After hospital discharge, 8248 of 23 586 (35.0%) surviving patients AF and ischemic stroke received warfarin from a pharmacy within 3 months. The proportion of patients who received warfarin was higher among patients with a first ever stroke than among patients with recurrent stroke (36.4% versus 28.2%; P<0.001). The higher the risk for new ischemic stroke, according to CHA2DS2-VASc score, the lower was the likelihood to receive warfarin (Figure 3). There was a similar, inverse relationship between age and likelihood of warfarin treatment; 63.8% of patients aged <60 years received warfarin within 3 months, but only 6.6% of patients aged >90 years. The higher the bleeding risk, as assessed by HAS-BLED, the lower was the likelihood of warfarin treatment after ischemic stroke (Figure I in the online-only Data Supplement). Other factors associated with absence of warfarin were female sex, dementia, diabetes mellitus, renal failure, smoking, and alcohol abuse (Table 3).
By adding information from administrative registers to a nationwide stroke register, we have shown that AF is considerably more common in unselected patients with ischemic stroke than what has been reported in most previous population-based studies.1,6,20–24 Swedish health registers are nationwide and carry information about AF diagnosed at previous hospital contacts throughout the country. These registers are not limited to what is found in local medical records at hospitals where patients with acute stroke have been admitted. Nor do the registers rely on the ability of stroke patients to give correct and coherent information about their medical history in the acute setting.
The mean age of the patients in our study was 76.2 years, which is higher than in previous studies, where mean ages ranged between 65.9 and 74.9 years.20–24 Although the prevalence of AF among patients with stroke almost doubles between ages 65 and 75 years (Figure 1), it is natural that a study that includes more elderly patients also reaches a higher prevalence estimate. Furthermore, these other studies were made 10 to 20 years ago and life expectancy has continued to increase in Sweden and in many other countries since then. A study of cross-linked nationwide administrative registers may also, possibly, be more inclusive toward the older than studies with other designs.
The overall prevalence of AF among patients with ischemic stroke (33.4%) is lower than was found in a regional study in Western Sweden, where 38% (4565) ischemic strokes were AF related.8 In contrast to our study, the regional study also had access to information about AF that had been diagnosed in primary care.
AF may also pass unnoticed as silent AF. In a recent screening study of 75- and 76-year-old individuals in the general population using prolonged intermittent ECG monitoring, 49% more AF was found than had previously been known (increase from 9.6% to 14.3%).9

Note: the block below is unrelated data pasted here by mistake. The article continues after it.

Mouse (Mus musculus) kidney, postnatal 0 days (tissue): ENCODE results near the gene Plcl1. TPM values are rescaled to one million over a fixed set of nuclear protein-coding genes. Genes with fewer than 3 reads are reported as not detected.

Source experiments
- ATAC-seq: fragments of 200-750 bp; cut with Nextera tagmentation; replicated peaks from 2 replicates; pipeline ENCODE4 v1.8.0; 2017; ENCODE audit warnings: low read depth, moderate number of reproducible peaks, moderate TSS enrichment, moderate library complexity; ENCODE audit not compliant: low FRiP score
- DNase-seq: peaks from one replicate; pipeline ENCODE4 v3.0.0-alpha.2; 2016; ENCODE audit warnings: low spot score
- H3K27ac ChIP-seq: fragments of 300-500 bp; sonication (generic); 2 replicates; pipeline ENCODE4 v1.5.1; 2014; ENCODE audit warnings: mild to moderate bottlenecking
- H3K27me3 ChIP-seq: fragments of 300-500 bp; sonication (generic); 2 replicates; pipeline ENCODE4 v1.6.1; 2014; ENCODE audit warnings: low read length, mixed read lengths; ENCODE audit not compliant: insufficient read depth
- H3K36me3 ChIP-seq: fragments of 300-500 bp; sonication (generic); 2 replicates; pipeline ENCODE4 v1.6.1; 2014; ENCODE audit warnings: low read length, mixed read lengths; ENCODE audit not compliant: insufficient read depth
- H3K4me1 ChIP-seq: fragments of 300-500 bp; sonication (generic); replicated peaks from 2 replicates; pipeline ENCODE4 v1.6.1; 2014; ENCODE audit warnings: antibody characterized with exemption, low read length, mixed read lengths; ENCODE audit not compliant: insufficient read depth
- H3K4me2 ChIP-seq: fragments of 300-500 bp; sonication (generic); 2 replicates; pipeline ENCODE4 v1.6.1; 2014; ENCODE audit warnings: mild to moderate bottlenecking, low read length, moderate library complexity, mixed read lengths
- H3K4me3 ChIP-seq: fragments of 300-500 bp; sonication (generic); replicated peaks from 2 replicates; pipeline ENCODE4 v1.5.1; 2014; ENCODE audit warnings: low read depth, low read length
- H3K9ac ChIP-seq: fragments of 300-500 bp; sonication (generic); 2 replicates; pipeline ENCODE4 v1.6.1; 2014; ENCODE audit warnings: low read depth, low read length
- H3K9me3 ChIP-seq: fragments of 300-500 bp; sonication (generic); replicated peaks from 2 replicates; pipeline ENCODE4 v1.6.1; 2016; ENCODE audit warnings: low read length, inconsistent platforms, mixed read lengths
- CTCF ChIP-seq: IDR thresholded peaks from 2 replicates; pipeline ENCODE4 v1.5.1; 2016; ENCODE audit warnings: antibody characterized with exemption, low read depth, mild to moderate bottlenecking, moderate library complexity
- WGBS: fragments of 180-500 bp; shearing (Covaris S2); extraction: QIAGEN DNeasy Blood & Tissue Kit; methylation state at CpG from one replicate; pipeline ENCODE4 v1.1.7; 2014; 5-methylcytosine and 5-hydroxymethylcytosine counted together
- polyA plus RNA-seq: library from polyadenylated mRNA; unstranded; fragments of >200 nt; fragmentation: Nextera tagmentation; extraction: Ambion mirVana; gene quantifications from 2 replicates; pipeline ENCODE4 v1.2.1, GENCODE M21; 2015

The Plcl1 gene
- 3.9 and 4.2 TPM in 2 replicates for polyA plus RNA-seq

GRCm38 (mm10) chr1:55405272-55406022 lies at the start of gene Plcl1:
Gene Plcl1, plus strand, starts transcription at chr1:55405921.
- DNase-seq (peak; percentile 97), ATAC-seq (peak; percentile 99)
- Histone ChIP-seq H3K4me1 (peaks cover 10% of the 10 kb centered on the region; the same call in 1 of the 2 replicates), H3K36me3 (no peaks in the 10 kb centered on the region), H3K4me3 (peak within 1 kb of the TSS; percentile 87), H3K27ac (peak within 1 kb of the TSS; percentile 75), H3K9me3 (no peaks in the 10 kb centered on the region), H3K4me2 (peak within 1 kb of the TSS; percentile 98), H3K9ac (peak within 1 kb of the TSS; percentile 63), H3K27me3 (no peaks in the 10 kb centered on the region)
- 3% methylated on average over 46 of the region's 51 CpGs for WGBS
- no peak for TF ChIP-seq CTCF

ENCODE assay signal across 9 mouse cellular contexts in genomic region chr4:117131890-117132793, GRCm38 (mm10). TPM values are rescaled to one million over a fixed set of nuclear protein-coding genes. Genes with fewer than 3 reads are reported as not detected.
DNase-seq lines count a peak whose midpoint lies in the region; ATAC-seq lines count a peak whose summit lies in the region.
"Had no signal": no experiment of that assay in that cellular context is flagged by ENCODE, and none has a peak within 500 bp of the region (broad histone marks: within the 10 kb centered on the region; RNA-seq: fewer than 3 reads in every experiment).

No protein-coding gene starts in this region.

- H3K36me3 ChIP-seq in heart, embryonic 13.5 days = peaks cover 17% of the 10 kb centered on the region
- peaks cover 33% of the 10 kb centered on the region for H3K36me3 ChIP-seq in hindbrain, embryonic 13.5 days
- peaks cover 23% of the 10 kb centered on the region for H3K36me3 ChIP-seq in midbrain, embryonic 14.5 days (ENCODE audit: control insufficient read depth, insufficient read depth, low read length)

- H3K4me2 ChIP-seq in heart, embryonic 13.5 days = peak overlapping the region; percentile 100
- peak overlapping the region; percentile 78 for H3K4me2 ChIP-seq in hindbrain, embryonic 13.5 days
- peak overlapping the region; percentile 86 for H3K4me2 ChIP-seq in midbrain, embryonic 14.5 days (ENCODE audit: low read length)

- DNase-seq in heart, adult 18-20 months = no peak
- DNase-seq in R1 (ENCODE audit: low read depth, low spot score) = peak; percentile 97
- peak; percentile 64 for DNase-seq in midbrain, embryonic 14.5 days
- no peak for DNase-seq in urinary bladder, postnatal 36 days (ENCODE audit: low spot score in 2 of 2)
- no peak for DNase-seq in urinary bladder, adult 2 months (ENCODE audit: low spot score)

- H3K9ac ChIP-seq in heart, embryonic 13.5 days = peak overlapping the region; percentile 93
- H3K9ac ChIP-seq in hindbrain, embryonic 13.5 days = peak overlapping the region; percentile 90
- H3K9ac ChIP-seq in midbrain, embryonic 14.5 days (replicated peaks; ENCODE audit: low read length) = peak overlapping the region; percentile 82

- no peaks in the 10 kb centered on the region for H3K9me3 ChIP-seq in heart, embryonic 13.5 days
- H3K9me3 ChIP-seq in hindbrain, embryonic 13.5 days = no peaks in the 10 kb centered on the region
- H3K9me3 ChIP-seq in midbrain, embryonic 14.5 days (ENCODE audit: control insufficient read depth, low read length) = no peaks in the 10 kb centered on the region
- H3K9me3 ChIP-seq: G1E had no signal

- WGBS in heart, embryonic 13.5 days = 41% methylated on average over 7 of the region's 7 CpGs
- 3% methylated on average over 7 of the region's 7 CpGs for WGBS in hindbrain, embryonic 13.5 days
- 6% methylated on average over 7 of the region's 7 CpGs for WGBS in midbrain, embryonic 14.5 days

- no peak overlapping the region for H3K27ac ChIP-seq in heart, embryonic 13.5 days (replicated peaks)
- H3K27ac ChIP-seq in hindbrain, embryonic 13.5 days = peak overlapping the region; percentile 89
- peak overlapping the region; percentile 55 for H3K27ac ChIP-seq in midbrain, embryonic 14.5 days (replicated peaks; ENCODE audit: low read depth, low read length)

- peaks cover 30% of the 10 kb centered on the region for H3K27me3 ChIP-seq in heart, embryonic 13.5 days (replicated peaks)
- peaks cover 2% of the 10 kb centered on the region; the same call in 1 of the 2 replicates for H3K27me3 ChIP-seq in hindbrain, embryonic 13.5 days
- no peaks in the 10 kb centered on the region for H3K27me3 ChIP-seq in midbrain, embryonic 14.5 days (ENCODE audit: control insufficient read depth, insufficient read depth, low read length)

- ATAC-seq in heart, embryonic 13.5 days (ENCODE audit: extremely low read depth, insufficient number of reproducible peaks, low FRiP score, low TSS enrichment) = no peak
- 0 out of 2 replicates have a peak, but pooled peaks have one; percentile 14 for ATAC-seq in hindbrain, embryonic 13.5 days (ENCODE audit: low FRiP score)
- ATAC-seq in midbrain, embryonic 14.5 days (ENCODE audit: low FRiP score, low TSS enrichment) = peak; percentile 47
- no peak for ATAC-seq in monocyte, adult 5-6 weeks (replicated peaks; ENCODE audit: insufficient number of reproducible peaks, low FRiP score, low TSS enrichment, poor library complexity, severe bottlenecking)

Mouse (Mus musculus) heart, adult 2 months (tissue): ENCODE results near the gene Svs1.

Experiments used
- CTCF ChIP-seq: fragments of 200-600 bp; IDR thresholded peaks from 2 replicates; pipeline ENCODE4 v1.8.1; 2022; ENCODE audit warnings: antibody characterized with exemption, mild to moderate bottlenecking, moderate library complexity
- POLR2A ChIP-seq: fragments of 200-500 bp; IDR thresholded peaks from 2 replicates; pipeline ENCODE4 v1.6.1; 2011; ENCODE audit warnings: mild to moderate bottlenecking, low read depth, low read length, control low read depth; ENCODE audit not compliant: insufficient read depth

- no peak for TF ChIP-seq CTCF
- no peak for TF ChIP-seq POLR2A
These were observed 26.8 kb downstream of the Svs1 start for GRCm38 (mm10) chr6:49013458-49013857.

The true prevalence of AF among patients with ischemic stroke is, therefore, probably higher than our estimates. The likelihood for AF among patients with stroke was directly correlated with the CHA2DS2-VASc score. Therefore, the CHA2DS2-VASc scheme, although originally developed for another purpose, could also be potentially useful for identification of patients among whom screening for AF is likely to give high yield. With the criterion age ≥75 years plus heart failure, with ≥70% likelihood of AF, one could even contemplate interim anticoagulant treatment until careful examinations have ruled out silent AF. Prospective studies will have to clarify this question.
AF is one of the stroke risk factors for which there is available effective interventions to lower the risk. Such interventions presently seem to be underused. We found that only 16% of all patients with AF hospitalized for ischemic stroke had been treated by oral anticoagulants during the months preceding the event. The corresponding proportion reported from France 2000 to 2006 was 22%.23
In our study, only 35% of patients with ischemic stroke and AF had received warfarin from a pharmacy within the first 3 months after discharge. According to the Riks-Stroke annual report 2012, two thirds of patients with ischemic stroke and AF <80 years are prescribed or are planned to be prescribed anticoagulants at discharge from hospital.14 However, the Dispensed Drug Register shows that <50% actually received this treatment. One reason for this discrepancy may be that initiation of treatment is delegated to primary care physicians with the intent that a later initiation will lower the risk of hemorrhagic transformation. It is only natural if primary care physicians are reluctant to initiate treatment if they get the impression that the hospital specialists are so afraid of the bleeding risk that they do not want to do it themselves.
Disappointingly, the patients who had the highest risk for a new stroke had the lowest use of warfarin. This could reflect a hesitation to prescribe oral anticoagulation to patients with multiple risk factors, despite the fact that these patients may have the most benefit.